JUST OVER A YEAR AGO the Holy Father established a special worldwide day for Catholics to reflect on the needs of the poor of the world, to be each year on the penultimate Sunday of the liturgical year before Advent; so today we celebrate the second Day of the Poor, the official logo of which is shown here. You will see that the motto of the day this year are these words from Scripture (Psalm 34:6), ‘This poor man cried, and the Lord heard him’, which Pope Francis reflects on in his special message for today (available in full on the Vatican website). This is the first section of the pope’s message:
“This poor man cried, and the Lord heard him”. The words of the Psalmist become our own whenever we are called to encounter the different conditions of suffering and marginalization experienced by so many of our brothers and sisters whom we are accustomed to label generically as ‘the poor’. The Psalmist is not alien to suffering; quite the contrary. He has a direct experience of poverty and yet transforms it into a song of praise and thanksgiving to the Lord. Psalm 34 allows us today, surrounded as we are by many different forms of poverty, to know those who are truly poor. It enables us to open our eyes to them, to hear their cry and to recognize their needs. We are told, in the first place, that the Lord listens to the poor who cry out to him; he is good to those who seek refuge in him, whose hearts are broken by sadness, loneliness and exclusion. The Lord listens to those who, trampled in their dignity, still find the strength to look up to him for light and comfort. He listens to those persecuted in the name of a false justice, oppressed by policies unworthy of the name, and terrified by violence, yet know that God is their Saviour. What emerges from this prayer is above all the sense of abandonment and trust in a Father who can hear and under-stand. Along these same lines, we can better appreciate the meaning of Jesus’ words, ‘Blessed are the poor in spirit, for theirs is the kingdom of heaven’ (Mt 5:3).
This experience, unique and in many ways undeserved and inexpressible, makes us want to share it with others, especially those who, like the Psalmist, are poor, rejected and marginalized. No one should feel excluded from the Father’s love, especially in a world that often presents wealth as the highest goal and encourages self-centredness.”
The pope helps us to understand why this day is so important. On the one hand, we are to reflect on the sufferings of the poor in the world and renew our resolve to help them and campaign for them. In our parish we do a great deal – although it will never be enough – to give practical help to the poor, both here and throughout the world. On the other hand, the pope is also asking us to change the way we think. The Church constantly asserts that the poor are not simply to be helped and pitied: characteristics of being poor are virtues which we should all pursue. As the pope says the prayer in Psalm 34 ‘is above all the sense of abandonment and trust in a Father who can hear and understand’.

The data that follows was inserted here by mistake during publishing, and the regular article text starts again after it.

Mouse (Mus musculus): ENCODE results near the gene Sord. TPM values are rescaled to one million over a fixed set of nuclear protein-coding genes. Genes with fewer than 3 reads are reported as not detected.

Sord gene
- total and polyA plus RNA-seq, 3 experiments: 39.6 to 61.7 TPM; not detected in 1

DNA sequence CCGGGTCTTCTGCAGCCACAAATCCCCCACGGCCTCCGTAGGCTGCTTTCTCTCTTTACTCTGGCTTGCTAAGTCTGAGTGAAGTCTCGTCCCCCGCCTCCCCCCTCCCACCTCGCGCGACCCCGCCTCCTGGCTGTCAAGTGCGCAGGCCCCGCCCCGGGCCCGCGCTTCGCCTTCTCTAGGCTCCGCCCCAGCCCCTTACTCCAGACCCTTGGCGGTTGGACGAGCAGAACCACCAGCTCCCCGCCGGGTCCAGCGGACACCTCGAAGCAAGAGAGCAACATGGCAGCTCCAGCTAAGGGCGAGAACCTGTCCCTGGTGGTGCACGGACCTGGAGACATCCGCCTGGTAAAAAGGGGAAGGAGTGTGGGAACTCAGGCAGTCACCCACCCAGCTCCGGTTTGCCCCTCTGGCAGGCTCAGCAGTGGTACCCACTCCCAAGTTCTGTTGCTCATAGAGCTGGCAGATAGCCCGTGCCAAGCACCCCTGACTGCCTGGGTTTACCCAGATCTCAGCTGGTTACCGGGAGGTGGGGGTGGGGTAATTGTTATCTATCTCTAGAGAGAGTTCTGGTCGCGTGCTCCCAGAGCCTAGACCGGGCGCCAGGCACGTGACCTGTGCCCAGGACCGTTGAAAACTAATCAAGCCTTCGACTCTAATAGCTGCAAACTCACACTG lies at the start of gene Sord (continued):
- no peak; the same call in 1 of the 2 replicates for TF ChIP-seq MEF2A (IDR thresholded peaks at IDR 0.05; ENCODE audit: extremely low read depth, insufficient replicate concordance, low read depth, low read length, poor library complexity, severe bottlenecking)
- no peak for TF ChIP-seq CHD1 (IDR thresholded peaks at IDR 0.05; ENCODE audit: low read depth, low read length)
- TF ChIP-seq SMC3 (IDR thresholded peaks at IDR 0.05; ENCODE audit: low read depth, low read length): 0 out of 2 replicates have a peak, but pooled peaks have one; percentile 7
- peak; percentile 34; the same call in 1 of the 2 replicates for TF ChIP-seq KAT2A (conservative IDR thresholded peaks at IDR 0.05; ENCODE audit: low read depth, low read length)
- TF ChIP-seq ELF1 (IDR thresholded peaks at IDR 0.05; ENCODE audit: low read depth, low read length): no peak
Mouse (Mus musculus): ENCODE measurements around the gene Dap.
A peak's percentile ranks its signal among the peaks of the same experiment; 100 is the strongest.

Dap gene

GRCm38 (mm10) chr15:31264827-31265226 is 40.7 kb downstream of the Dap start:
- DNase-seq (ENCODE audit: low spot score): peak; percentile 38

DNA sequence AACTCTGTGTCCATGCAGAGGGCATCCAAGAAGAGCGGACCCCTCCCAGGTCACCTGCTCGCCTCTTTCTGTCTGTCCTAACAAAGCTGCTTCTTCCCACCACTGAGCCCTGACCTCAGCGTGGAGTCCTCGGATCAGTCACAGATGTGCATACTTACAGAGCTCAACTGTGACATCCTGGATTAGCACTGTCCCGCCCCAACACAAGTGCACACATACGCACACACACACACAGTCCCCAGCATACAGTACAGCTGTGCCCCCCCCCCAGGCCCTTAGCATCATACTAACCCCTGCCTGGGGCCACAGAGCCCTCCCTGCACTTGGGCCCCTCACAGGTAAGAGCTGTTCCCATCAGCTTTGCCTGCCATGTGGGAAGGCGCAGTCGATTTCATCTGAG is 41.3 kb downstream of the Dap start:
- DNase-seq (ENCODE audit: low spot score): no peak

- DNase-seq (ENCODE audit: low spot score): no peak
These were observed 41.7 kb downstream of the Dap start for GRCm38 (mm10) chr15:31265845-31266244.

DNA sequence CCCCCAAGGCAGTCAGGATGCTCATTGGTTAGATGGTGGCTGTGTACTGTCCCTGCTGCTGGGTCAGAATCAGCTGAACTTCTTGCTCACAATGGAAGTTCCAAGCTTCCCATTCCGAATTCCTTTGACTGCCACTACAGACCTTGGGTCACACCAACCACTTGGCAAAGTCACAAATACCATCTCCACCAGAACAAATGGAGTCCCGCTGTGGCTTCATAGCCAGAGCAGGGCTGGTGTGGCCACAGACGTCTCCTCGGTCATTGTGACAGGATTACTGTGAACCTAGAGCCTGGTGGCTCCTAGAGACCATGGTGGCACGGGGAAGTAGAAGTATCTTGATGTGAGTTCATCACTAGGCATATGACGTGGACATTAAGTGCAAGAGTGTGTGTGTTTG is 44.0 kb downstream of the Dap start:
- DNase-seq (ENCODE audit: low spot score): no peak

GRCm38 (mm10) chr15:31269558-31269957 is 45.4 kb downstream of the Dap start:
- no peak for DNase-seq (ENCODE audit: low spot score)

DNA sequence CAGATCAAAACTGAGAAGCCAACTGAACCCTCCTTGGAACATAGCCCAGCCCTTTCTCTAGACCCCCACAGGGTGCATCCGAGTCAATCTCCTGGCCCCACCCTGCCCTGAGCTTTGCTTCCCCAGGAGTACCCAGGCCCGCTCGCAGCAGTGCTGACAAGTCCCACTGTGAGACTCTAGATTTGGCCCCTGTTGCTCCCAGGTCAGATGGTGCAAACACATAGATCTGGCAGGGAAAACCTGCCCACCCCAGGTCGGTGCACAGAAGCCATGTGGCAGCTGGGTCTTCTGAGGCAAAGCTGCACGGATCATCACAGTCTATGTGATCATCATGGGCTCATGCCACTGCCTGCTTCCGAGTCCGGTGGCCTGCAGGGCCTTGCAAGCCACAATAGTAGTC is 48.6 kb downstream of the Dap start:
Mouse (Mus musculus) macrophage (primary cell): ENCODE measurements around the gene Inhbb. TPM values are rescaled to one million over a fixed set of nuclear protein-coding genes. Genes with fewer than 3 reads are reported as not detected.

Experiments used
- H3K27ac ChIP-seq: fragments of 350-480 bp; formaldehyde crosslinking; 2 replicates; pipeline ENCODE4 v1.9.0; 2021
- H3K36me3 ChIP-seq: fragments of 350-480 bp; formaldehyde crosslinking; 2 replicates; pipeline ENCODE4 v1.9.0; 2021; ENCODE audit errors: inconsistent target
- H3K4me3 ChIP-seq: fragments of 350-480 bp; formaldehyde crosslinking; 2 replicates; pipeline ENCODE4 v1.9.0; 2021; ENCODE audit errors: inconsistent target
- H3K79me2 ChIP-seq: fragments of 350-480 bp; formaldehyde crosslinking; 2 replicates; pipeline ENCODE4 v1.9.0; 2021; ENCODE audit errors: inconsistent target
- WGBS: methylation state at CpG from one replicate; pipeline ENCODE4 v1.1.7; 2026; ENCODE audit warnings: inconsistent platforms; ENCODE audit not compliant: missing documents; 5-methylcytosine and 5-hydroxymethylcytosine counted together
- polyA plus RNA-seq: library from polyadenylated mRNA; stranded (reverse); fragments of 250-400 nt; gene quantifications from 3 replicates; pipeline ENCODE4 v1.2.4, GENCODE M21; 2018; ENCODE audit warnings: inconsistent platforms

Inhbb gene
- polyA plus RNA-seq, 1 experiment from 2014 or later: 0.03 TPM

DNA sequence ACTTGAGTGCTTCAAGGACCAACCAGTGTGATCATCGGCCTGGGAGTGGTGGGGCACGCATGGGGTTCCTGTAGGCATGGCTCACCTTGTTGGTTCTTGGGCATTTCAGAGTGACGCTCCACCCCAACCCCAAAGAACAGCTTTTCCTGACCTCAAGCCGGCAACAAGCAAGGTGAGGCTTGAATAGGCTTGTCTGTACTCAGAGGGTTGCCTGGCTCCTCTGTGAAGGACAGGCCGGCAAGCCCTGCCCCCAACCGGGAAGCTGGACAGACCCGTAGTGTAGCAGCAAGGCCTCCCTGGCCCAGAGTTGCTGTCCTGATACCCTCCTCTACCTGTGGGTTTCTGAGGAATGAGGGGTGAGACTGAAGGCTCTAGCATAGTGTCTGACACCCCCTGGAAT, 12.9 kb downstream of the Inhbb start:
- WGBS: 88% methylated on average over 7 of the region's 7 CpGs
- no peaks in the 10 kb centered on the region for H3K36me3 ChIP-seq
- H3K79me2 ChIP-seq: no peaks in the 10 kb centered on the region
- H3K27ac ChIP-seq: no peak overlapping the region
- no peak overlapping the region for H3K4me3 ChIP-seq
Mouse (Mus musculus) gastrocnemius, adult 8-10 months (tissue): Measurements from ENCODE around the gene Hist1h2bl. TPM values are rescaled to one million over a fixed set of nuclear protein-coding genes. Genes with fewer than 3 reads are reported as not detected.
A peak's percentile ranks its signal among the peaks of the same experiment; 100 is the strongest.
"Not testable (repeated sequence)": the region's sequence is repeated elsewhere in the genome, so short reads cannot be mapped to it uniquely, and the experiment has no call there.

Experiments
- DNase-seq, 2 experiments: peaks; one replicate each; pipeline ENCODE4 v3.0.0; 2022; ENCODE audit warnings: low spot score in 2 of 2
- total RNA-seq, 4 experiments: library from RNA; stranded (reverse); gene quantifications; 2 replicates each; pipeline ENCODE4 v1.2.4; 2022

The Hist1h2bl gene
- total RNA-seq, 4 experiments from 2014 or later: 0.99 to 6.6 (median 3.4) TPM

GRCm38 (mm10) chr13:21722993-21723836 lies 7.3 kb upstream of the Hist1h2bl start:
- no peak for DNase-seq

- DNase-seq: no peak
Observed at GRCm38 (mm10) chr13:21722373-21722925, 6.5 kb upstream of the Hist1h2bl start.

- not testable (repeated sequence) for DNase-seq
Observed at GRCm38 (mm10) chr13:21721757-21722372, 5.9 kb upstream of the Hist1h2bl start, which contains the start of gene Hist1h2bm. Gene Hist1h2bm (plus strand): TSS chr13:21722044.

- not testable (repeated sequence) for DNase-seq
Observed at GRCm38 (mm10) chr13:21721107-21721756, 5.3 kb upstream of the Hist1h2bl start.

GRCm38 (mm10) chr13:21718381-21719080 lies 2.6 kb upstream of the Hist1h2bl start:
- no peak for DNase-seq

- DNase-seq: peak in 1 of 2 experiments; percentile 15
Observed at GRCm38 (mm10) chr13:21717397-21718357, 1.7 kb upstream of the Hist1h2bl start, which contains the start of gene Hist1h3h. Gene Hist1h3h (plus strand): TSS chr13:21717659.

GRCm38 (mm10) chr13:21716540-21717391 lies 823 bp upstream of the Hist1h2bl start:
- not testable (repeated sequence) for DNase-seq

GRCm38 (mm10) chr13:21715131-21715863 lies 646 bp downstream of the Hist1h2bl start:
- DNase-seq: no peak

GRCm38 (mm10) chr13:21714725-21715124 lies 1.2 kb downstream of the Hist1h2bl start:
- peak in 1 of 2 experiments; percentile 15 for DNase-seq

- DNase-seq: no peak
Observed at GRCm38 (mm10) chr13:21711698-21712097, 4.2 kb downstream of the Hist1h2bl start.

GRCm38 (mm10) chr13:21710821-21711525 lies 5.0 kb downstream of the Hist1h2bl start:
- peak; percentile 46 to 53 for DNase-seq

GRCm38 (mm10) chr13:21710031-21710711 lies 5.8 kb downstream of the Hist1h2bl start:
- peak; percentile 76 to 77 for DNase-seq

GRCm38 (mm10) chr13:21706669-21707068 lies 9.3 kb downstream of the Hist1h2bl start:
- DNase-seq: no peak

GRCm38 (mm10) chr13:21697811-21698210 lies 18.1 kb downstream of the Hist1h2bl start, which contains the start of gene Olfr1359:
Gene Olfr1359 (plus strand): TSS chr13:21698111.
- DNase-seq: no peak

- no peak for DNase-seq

I won’t summarise the message here as the pope is best enabled to speak for himself. It is on the internet and the noticeboard in the porch. I simply want to reflect on what he is saying about abandonment and trust as features of the poor man’s prayer in the psalm. This is because charity is never enough on its own, important as it is. We all know that it’s all too easy to salve our consciences by giving to those in need; it’s not too hard to do so without challenging ourselves.
One of the ways in which Satan can easily enter our souls is if he causes us to think highly of ourselves. The sin of pride is nothing to do with our dignity as God’s children: it is about putting ourselves above other people. It is easy, if we’re proud, to think that we deserve certain things in life, or that we have earned them by our own efforts. This is why Christian teaching about grace always challenges us. At the heart of authentic Christian belief is our knowledge that we always need God’s grace for any good we do in the world; we never, never achieve anything by our own efforts. What we do always needs to cooperate with him. It is easy to pay lip-service to this in relation to our lives of prayer – although it’s still alarming how easy it is to think that we can earn a place in heaven – but we often don’t extend this to the rest of our lives. We easily go along with false views and approaches to life in the society in which we live – views which exalt the cult of the individual, the ‘self-made man (or woman)’, the person who is sadly motivated by competitiveness, who thinks it is right to try and become rich as a result of his or her own efforts – a person who thinks there is no need for God or other people.
Today’s observance shows us how taking seriously the life of the poor – and the dependency which is central to being poor – turns upside down the false values around us.